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Jazzman Buddy Collette's Los Angeles

September 22, 2010 |  9:00 am

Buddy Buddy Collette, the legendary jazz musician who died in Los Angeles on Sunday at 89, both profited from and contributed to the rich midcentury jazz scene along Los Angeles' Central Avenue. Playing the saxophone before he entered his teens, Collette started his first band at 12 and later performed with the Chico Hamilton Quintet as well as for Lili St. Cyr, Frank Sinatra and Ella Fitzgerald. The versatile musician founded a groundbreaking interracial symphony and was instrumental in promoting the amalgamation of then-segregated Musicians Local 47 and Local 767, the African American musicians' union.

Much has been written over the years about Collette's extensive contributions to jazz and Los Angeles' musical life. But when Los Angeles-born Collette was interviewed at his mid-Wilshire home in July 1999, he wound up talking as much about what Los Angeles had done for him. Here are some of Collette's own words about his Los Angeles.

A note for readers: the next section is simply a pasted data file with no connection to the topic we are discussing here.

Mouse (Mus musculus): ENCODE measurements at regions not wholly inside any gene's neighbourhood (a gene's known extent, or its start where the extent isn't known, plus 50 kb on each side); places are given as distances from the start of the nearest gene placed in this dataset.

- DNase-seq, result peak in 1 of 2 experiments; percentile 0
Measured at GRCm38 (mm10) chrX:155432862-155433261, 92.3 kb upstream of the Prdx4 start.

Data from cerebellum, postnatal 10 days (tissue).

I grew up in Watts. There was plenty of land at a reasonable price, and many people went out and bought land. People kind of helped each other build their homes, and my father built our house with a bunch of friends.

Click here to continue reading Collette's memories.

-- Barbara Isenberg

Photo: Buddy Collette, left, and Putter Smith, on bass, perform at an event in Los Angeles.  Credit: Carolyn Cole / Los Angeles Times


 
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